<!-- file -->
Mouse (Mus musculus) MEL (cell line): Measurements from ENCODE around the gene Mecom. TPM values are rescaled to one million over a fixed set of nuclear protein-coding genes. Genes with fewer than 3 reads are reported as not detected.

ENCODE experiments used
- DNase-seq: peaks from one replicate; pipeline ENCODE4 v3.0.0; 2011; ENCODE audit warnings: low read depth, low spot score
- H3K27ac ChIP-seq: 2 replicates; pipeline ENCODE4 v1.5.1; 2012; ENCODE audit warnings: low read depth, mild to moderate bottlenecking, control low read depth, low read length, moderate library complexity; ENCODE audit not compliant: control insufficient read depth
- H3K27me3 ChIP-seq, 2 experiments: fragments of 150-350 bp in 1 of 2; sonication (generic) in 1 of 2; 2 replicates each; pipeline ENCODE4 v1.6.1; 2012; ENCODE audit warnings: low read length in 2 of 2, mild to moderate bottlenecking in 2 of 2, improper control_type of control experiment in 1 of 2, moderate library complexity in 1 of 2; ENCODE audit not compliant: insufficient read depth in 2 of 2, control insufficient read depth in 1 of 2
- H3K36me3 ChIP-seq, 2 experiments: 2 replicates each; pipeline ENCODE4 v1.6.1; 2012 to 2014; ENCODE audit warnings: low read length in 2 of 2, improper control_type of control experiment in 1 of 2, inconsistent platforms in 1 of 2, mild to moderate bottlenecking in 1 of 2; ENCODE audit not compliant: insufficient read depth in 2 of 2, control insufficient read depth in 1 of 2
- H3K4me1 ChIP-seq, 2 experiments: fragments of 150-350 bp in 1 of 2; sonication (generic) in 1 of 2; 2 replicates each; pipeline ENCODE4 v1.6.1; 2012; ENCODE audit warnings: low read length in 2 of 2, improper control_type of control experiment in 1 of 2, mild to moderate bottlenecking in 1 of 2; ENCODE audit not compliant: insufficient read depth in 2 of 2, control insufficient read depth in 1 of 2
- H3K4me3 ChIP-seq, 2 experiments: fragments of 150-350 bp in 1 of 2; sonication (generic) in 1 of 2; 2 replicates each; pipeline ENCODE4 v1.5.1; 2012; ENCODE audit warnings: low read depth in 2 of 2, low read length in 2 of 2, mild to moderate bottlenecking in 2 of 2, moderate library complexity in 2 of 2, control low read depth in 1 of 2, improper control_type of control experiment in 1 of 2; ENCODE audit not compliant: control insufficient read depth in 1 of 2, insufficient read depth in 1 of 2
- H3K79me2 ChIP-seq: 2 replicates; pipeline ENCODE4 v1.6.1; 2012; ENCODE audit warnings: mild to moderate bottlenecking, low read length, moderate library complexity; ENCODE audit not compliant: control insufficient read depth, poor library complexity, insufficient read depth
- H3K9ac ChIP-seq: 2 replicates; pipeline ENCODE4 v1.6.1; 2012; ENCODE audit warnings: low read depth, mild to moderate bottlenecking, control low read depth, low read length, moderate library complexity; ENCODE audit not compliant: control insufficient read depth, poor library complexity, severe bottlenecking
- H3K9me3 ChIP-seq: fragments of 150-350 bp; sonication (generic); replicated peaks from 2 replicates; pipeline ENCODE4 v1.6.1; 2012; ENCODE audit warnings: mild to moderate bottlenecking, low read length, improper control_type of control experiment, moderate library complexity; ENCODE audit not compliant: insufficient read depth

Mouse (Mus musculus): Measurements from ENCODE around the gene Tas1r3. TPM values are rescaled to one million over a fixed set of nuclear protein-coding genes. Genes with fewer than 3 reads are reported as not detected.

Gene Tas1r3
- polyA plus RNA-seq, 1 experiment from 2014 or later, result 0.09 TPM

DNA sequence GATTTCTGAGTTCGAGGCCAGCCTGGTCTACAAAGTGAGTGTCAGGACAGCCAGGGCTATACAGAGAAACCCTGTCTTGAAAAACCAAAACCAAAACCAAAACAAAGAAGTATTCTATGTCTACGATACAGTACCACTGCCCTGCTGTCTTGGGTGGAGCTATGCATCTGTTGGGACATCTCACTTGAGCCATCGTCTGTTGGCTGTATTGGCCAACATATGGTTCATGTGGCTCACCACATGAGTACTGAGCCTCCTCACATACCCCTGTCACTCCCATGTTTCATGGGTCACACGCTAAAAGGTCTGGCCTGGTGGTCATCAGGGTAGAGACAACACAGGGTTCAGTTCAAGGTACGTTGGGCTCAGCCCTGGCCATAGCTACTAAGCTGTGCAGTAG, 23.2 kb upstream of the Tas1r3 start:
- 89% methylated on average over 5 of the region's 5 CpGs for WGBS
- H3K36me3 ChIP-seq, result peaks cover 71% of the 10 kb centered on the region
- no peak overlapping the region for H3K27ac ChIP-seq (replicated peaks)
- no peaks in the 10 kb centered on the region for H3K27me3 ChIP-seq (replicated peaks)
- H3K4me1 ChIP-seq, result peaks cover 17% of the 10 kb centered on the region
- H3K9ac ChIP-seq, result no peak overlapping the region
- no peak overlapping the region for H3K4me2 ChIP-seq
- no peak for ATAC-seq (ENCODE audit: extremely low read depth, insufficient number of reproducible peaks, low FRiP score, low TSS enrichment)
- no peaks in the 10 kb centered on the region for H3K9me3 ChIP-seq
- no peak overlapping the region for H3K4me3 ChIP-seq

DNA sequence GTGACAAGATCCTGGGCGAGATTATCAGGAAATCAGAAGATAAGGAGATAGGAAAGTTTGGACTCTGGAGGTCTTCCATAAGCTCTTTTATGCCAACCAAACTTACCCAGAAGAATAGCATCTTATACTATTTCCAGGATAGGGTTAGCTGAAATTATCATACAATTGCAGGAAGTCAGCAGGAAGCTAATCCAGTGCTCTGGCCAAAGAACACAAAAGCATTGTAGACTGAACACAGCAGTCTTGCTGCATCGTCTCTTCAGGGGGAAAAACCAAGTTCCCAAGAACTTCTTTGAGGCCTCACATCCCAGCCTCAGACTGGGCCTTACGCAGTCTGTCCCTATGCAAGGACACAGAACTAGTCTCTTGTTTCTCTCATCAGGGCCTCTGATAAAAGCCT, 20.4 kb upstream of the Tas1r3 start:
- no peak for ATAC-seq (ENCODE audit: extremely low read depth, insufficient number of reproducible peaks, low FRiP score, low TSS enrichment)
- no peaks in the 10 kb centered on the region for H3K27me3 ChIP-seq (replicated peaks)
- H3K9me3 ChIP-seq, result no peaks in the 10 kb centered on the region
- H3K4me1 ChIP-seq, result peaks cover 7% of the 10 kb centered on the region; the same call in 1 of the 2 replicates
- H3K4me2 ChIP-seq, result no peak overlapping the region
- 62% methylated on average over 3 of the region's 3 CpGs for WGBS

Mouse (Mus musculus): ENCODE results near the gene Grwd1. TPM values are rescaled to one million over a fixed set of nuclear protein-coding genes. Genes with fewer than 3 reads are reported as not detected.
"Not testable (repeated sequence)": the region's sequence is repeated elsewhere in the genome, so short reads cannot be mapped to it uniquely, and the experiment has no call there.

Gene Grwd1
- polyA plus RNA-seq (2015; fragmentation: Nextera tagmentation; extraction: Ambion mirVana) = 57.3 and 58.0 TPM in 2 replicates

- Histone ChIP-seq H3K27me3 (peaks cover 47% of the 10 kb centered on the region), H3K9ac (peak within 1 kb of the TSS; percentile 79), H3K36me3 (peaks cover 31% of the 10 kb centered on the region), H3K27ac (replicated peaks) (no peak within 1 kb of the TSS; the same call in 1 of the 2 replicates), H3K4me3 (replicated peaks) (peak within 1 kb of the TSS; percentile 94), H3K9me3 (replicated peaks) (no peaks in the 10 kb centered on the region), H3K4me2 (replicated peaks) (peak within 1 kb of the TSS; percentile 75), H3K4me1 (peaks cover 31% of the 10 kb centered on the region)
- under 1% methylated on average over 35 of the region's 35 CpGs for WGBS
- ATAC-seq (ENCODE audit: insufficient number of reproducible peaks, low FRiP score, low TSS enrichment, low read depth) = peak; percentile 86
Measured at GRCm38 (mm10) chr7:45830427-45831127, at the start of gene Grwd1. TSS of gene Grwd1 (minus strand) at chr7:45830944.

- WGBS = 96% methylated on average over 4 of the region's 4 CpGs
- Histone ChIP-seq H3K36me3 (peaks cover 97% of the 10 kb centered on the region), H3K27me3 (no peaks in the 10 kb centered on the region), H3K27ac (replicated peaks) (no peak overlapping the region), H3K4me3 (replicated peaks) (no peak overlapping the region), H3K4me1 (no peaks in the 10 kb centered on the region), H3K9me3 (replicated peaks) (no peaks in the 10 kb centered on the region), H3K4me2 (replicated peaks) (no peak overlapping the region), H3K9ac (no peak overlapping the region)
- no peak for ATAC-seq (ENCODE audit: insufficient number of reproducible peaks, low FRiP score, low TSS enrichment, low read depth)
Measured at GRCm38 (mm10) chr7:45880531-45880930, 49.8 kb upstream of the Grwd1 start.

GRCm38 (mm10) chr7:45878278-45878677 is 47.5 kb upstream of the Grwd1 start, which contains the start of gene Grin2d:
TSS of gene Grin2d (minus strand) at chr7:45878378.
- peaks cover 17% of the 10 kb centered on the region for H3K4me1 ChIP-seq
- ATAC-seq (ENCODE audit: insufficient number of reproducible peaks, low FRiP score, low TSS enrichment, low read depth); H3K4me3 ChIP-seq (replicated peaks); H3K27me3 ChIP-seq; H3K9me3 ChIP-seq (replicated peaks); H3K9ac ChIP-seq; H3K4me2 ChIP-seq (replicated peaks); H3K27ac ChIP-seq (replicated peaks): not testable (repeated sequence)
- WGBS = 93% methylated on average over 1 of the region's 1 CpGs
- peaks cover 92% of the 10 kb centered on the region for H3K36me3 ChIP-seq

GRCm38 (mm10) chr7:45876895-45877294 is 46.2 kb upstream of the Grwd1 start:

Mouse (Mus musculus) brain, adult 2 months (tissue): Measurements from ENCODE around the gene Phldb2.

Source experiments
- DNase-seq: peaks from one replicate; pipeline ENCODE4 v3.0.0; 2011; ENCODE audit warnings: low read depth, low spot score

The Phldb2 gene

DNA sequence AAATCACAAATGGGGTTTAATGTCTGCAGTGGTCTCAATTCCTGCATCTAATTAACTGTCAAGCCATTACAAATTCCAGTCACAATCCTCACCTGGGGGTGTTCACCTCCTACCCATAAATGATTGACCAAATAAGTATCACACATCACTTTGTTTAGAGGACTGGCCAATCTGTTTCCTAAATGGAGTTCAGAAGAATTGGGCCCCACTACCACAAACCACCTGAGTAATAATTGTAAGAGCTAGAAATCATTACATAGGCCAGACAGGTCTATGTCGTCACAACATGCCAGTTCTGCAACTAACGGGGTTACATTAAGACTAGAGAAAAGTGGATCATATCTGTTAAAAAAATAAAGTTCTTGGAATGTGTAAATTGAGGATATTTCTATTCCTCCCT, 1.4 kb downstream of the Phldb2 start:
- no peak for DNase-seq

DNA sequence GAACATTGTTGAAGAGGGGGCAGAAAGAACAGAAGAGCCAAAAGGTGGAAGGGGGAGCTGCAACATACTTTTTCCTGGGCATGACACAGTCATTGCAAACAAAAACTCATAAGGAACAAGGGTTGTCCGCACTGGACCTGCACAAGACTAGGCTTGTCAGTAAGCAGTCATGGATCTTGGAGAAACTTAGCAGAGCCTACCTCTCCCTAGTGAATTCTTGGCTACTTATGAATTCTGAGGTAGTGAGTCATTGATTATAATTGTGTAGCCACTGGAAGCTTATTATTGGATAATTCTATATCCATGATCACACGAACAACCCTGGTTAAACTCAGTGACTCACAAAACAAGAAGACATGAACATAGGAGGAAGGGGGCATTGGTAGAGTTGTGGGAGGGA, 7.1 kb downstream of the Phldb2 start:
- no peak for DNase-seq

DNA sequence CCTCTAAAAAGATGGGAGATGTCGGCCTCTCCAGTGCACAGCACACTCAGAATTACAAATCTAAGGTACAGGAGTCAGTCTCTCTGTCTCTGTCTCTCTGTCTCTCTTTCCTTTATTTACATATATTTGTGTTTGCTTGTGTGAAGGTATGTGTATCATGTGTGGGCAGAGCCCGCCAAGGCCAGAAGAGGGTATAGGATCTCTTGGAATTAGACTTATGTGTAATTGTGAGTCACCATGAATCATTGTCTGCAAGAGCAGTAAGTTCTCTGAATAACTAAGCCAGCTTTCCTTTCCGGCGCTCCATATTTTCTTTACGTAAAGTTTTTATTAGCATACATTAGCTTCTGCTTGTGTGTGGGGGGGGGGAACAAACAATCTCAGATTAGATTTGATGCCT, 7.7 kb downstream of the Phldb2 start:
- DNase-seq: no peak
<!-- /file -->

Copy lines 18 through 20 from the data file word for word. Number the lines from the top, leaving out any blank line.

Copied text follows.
- no peak overlapping the region for H3K27ac ChIP-seq (replicated peaks)
- no peaks in the 10 kb centered on the region for H3K27me3 ChIP-seq (replicated peaks)
- H3K4me1 ChIP-seq, result peaks cover 17% of the 10 kb centered on the region